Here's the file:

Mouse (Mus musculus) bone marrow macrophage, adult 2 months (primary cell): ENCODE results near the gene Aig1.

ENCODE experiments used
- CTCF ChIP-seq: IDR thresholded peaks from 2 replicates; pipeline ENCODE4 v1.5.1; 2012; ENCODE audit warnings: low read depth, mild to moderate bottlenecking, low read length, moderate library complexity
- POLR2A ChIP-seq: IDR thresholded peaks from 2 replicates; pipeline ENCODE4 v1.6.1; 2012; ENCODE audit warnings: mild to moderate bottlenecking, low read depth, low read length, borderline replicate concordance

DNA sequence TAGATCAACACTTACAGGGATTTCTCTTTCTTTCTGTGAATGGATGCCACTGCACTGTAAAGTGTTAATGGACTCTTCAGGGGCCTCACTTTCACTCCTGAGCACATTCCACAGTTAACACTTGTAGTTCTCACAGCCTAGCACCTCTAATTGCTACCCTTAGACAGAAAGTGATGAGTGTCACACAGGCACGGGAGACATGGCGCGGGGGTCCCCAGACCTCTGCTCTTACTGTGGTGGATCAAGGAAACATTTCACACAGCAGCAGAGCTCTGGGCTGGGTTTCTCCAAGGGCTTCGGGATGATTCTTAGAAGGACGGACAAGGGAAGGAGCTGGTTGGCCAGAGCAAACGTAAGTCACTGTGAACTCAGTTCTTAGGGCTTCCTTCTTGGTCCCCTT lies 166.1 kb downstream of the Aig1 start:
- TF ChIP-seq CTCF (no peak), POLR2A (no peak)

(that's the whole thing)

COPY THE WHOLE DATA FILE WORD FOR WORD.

Mouse (Mus musculus) bone marrow macrophage, adult 2 months (primary cell): ENCODE results near the gene Aig1.

ENCODE experiments used
- CTCF ChIP-seq: IDR thresholded peaks from 2 replicates; pipeline ENCODE4 v1.5.1; 2012; ENCODE audit warnings: low read depth, mild to moderate bottlenecking, low read length, moderate library complexity
- POLR2A ChIP-seq: IDR thresholded peaks from 2 replicates; pipeline ENCODE4 v1.6.1; 2012; ENCODE audit warnings: mild to moderate bottlenecking, low read depth, low read length, borderline replicate concordance

DNA sequence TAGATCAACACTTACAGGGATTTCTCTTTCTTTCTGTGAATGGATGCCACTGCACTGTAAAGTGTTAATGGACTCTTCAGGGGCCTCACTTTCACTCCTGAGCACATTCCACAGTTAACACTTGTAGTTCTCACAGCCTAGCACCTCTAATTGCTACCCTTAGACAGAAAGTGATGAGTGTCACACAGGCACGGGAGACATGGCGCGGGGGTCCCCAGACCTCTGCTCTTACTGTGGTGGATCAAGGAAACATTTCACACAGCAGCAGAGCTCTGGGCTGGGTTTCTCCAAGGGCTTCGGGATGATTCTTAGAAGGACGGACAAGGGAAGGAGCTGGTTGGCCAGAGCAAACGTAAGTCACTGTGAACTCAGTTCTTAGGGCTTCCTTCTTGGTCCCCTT lies 166.1 kb downstream of the Aig1 start:
- TF ChIP-seq CTCF (no peak), POLR2A (no peak)